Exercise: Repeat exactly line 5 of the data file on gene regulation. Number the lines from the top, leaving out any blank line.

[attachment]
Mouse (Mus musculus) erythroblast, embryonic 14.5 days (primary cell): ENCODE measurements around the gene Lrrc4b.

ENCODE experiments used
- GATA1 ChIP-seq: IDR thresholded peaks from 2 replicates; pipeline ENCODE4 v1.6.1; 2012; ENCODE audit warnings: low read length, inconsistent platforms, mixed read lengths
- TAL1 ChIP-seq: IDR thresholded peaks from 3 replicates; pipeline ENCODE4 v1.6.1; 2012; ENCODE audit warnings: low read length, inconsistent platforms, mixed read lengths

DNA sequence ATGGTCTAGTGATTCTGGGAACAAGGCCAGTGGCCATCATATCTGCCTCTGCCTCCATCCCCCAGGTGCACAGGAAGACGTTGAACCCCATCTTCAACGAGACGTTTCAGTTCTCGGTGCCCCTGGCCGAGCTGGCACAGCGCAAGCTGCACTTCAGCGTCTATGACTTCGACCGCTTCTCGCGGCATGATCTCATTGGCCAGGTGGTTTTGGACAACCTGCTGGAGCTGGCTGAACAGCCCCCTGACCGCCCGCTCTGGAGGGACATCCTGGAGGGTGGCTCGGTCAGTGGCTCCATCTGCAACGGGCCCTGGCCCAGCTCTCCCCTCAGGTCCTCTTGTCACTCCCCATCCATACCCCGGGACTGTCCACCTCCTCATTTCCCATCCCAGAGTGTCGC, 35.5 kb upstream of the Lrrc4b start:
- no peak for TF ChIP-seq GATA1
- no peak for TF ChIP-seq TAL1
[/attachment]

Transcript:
DNA sequence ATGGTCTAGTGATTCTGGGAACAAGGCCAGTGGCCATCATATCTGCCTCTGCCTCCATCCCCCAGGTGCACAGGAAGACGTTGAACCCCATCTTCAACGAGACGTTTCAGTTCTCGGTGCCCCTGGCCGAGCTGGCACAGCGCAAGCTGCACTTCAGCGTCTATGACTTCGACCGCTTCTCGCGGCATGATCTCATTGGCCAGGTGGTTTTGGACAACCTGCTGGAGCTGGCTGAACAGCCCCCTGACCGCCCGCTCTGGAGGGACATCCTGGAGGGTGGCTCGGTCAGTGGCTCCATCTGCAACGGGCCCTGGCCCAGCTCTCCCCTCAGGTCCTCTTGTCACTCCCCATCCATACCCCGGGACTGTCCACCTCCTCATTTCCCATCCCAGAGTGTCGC, 35.5 kb upstream of the Lrrc4b start: